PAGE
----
The Yankees spent yesterday’s off-day at their second home in Tampa, and tonight they’ll open a three-game series with the Rays at Tropicana Field. The Trop used to be a house of horrors for New York — back in the day everything that could go wrong did go wrong there, it seemed — but the Yankees won five of ten games there last season. That’s … decent.
What Have The Rays Done Lately?
While the Yankees were in Tampa resting yesterday, the Rays were up in Toronto wrapping up a series with the Blue Jays with a 4-2 win. They took three of four in the series and probably didn’t get in until 3am or so this morning. Tampa and is 6-4 overall with a zero run differential. Exactly as many runs scored as allowed.
Offense & Defense
Believe it or not, the Rays are one of the better scoring teams in baseball so far this season, averaging 4.40 runs per game. (MLB average is 4.13 right now.) They are currently without 1B James Loney (oblique), DH John Jaso (wrist), and 2B Nick Franklin (oblique) though. Loney straight up destroys the Yankees. They’re catching a break that he’s out this series. Also, 3B Evan Longoria took a pitch to the hip last night and left the game. Not sure what his status is for tonight’s opener or the series in general.
Here is Tampa Bay’s regular lineup at the moment, their 2015 performance to date, and their 2015 ZiPS projections:
|2015 Performance||2015 ZiPS Projection|
|DH David DeJesus
||7-for-18 (.389), 1 HR||.235/.321/.366 (95 OPS+)|
|RF Steven Souza
||8-for-32 (.250), 2 HR||.231/.309/.403 (107 OPS+)|
|SS Asdrubal Cabrera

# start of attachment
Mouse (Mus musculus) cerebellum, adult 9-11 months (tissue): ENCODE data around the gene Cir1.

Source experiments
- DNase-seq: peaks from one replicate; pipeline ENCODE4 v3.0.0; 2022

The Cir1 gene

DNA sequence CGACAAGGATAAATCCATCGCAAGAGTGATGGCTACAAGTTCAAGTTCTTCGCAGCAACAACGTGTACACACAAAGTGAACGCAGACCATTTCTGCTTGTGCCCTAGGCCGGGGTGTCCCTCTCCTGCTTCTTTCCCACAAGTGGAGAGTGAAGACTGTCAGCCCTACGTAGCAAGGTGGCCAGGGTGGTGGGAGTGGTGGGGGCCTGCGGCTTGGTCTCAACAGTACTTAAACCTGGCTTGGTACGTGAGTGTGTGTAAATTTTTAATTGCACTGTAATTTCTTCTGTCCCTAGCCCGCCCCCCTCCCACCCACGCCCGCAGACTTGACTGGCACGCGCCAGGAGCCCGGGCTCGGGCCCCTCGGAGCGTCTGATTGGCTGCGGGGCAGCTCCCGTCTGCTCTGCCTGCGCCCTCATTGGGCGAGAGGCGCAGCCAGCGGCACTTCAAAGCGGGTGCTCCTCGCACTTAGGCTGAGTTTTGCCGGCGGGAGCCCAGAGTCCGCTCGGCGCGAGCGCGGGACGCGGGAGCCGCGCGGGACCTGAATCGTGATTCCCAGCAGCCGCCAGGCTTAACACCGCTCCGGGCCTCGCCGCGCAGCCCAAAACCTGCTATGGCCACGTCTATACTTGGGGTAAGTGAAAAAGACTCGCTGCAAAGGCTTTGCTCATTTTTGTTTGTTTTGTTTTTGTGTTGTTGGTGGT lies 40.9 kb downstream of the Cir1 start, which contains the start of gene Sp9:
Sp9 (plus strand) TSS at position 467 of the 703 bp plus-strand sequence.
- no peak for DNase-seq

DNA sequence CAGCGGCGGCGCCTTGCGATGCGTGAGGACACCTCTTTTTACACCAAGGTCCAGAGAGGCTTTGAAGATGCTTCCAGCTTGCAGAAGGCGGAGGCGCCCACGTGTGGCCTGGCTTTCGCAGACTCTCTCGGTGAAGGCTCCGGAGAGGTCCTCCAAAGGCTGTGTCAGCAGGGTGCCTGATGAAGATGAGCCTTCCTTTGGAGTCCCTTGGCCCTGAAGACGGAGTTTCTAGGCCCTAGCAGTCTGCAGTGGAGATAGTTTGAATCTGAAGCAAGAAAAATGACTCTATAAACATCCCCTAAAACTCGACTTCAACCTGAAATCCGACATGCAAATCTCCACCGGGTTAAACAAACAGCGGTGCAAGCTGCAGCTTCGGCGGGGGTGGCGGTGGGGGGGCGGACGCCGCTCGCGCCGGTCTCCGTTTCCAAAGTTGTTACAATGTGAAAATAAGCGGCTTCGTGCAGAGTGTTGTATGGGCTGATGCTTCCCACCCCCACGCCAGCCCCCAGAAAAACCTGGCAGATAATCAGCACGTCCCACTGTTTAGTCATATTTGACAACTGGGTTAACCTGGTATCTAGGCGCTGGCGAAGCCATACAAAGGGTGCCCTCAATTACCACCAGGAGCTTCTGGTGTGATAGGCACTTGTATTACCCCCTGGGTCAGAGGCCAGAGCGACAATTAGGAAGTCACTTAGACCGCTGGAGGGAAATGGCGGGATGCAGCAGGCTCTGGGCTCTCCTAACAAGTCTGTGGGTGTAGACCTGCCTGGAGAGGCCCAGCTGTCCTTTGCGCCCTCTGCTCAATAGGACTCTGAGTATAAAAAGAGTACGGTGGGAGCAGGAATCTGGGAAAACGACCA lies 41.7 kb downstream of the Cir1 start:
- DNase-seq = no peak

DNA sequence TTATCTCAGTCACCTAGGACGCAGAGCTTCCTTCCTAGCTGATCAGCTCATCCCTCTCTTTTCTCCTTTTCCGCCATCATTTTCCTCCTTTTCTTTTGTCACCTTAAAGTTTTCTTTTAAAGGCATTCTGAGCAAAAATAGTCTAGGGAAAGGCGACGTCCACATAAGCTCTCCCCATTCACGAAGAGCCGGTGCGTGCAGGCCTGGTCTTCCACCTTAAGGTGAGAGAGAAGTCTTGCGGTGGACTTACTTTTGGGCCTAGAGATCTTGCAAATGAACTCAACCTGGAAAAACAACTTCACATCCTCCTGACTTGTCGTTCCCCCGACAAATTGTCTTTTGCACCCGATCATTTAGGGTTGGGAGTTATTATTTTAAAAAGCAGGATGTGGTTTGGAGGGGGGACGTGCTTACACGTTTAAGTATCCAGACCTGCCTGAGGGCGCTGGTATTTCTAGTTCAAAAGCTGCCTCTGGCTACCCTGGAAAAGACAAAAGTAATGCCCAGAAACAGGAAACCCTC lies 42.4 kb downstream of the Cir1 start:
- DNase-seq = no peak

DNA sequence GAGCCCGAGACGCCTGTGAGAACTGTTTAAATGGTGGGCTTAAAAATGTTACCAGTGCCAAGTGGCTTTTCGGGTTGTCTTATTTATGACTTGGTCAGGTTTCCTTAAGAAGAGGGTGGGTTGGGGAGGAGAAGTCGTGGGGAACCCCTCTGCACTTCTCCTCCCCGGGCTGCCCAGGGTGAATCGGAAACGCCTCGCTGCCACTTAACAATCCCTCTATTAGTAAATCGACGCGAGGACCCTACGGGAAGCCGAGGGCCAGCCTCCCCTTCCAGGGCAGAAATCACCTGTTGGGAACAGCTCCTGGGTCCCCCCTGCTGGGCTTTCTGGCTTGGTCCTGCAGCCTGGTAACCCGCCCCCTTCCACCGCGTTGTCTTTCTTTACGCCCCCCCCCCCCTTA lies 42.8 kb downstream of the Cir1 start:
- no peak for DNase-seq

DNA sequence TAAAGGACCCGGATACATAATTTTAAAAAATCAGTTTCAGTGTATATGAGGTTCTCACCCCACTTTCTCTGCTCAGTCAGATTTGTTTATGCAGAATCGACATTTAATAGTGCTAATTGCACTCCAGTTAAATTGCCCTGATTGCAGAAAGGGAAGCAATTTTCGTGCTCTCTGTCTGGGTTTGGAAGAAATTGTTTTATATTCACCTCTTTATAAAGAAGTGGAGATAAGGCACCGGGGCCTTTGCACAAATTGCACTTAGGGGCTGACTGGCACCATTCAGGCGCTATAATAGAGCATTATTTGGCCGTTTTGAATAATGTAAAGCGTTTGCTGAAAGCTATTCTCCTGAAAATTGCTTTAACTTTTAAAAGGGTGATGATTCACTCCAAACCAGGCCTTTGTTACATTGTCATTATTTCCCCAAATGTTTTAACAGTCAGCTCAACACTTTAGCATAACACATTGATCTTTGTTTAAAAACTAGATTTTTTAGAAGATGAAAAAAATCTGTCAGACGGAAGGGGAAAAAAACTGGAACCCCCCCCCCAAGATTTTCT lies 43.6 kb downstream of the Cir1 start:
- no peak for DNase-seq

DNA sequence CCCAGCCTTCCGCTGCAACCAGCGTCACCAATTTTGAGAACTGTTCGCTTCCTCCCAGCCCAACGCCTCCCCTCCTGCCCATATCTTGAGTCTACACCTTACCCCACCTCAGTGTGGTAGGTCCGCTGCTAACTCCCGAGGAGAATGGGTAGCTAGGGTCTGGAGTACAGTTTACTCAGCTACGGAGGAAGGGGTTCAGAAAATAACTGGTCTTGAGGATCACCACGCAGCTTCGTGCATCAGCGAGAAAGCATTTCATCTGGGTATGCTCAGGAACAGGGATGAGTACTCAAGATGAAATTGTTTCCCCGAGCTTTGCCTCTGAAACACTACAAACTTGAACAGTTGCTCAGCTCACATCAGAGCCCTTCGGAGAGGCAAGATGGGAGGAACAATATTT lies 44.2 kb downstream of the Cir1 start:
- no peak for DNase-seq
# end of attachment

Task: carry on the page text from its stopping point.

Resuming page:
||8-for-42 (.190), 1 2B, 1 3B||.260/.325/.411 (101 OPS+)|
|3B Evan Longoria
||7-for-31 (.226), 1 HR||.255/.330/.441 (117 OPS+)|
|LF Desmond Jennings
||8-for-34 (.235), 4 SB||.243/.320/.385 (100 OPS+)|
|1B Allan Dykstra
||1-for-14 (.071)||.193/.312/.398 (82 OPS9)|
|2B Logan Forsythe
||2-for-33 (.242), 1 HR||.224/.301/.341 (82 OPS+)|
|CF Kevin Kiermaier
||11-for-32 (.344), 2 HR||.253/.305/.392 (97 OPS+)|
|C Rene Rivera
||4-for-34 (.118)||.215/.269/.333 (73 OPS+)|
New manager Kevin Cash is not quite as platoon happy as Joe Maddon but he does use UTIL Tim Beckham and OF Brandon Guyer against lefties, usually in favor of Forsythe and DeJesus, respectively. (Cash is also quite fond of the double steal, I’ve heard.) C Bobby Wilson and OF Mikie Mahtook are the other bench players. Fun fact: The Rays selected Mahtook with the Yankees’ first round pick in 2011, which they received as compensation for Rafael Soriano.
With Loney hurt, Longoria is the Rays’ only above-average defensive infielder. Cabrera has a knack for highlight reel plays but he’s a weak spot overall. His defense has really fallen off the last three or four years. Forsythe is just adequate at second and is better suited for third, really. Rivera is a stud behind the plate though. I guess he counts as an infielder.
The outfield is a much different story. Kiermaier is one of the best defensive outfielders in all of baseball — that’s why they moved Jennings to left — and the two guys flanking him are very good as well. Cash has used Kiermaier in right to shut down the running game on occasion because he has a very strong arm. If the Yankees hit the ball in the air, it’ll probably be caught. If they hit the ball on the ground … who knows.
Friday: RHP Adam Warren (Career vs. TB) vs. RHP Nate Karns (Career vs. NYY)